4_Demographic Transition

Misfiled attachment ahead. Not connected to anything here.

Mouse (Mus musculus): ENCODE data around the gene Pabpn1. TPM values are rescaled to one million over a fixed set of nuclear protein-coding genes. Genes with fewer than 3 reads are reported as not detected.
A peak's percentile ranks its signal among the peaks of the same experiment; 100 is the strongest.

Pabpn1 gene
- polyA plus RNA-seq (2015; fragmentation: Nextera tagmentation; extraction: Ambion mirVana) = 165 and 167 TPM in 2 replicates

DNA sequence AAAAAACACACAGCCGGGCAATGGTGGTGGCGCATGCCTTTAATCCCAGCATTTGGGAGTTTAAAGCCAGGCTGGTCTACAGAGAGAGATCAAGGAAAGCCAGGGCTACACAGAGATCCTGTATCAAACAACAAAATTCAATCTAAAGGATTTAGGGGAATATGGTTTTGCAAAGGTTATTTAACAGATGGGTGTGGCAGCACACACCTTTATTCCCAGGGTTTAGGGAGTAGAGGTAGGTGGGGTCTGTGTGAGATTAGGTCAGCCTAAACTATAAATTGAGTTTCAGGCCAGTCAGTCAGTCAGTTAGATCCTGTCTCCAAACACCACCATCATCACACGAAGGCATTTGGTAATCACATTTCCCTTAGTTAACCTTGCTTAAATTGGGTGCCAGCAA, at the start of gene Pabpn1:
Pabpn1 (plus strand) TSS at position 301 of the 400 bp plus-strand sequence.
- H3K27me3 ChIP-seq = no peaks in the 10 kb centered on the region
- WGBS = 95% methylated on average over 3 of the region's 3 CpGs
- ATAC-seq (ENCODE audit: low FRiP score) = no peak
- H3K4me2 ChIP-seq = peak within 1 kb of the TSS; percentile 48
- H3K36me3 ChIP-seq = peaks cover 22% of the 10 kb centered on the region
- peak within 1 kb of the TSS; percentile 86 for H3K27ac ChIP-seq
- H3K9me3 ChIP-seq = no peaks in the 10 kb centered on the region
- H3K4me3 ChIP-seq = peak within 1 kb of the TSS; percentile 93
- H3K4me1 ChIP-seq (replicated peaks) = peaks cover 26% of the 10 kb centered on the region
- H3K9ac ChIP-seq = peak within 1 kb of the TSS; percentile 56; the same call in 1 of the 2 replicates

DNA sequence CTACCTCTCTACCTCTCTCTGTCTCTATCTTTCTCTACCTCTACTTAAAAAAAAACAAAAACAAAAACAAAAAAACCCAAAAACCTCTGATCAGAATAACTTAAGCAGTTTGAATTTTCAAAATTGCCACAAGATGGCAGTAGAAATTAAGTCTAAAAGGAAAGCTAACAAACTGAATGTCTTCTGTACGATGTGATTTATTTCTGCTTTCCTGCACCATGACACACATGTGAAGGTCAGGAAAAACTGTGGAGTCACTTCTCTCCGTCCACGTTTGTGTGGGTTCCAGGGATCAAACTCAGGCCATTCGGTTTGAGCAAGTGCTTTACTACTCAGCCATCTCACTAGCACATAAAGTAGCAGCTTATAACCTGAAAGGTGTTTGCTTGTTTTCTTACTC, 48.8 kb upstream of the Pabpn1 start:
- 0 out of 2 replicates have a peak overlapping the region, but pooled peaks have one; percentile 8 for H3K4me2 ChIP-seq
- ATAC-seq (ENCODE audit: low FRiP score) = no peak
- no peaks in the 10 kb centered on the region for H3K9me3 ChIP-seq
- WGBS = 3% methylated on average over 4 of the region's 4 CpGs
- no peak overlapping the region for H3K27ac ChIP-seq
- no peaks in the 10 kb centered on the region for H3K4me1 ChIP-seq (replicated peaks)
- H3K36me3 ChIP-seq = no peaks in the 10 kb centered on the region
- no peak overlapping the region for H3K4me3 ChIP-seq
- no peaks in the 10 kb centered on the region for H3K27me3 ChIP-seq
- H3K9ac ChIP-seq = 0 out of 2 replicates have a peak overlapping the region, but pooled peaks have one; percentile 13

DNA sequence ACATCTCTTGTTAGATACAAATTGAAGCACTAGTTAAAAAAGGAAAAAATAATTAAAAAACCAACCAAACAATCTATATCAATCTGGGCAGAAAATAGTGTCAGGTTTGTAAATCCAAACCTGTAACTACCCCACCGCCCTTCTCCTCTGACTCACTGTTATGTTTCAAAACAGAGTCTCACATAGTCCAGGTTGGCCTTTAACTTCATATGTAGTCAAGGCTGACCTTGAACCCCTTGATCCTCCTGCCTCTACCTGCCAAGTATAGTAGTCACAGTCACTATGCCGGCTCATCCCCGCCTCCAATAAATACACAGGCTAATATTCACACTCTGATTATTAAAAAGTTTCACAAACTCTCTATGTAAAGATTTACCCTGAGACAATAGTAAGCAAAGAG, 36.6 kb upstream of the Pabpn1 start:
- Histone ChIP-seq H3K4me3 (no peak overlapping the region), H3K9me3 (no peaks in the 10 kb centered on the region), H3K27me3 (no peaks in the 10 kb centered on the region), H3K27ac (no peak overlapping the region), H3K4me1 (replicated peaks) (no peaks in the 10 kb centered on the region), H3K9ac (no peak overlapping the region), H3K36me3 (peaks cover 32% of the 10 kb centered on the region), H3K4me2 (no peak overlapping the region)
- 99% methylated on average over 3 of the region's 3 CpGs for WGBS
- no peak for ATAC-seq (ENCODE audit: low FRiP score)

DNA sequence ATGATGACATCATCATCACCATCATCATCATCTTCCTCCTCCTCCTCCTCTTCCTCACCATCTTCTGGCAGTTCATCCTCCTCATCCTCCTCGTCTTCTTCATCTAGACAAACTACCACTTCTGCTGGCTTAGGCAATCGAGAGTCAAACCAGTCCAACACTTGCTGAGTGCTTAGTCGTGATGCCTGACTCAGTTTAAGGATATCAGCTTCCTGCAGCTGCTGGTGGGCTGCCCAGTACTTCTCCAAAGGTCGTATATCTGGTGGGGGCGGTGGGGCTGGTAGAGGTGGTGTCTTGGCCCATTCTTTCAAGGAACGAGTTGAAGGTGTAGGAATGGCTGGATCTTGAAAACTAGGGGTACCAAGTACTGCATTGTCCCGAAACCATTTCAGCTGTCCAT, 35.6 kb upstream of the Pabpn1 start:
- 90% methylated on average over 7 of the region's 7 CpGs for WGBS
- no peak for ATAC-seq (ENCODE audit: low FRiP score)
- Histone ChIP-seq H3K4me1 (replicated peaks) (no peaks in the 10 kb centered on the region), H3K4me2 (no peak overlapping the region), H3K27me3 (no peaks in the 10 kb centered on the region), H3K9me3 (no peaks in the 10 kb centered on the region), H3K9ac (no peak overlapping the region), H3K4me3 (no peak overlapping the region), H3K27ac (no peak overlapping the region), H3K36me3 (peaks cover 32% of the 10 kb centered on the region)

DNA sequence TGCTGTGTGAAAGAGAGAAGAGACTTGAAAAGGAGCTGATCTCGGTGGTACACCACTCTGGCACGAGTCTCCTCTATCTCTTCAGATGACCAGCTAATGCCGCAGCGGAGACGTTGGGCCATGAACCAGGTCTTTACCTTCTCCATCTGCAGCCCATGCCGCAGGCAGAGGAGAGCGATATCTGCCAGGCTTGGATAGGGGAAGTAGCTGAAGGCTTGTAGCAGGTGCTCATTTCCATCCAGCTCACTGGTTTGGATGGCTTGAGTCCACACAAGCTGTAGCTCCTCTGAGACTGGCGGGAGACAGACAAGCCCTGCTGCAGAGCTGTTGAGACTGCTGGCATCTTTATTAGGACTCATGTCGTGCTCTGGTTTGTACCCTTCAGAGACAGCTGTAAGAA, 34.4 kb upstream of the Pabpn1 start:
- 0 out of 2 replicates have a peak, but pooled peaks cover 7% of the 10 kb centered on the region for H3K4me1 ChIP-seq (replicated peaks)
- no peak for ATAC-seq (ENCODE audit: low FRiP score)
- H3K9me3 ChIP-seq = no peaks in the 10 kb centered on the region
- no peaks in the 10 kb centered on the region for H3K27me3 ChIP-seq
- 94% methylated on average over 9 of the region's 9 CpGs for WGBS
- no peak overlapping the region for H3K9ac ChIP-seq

4_Demographic Transition - Social Issues in Contemporary...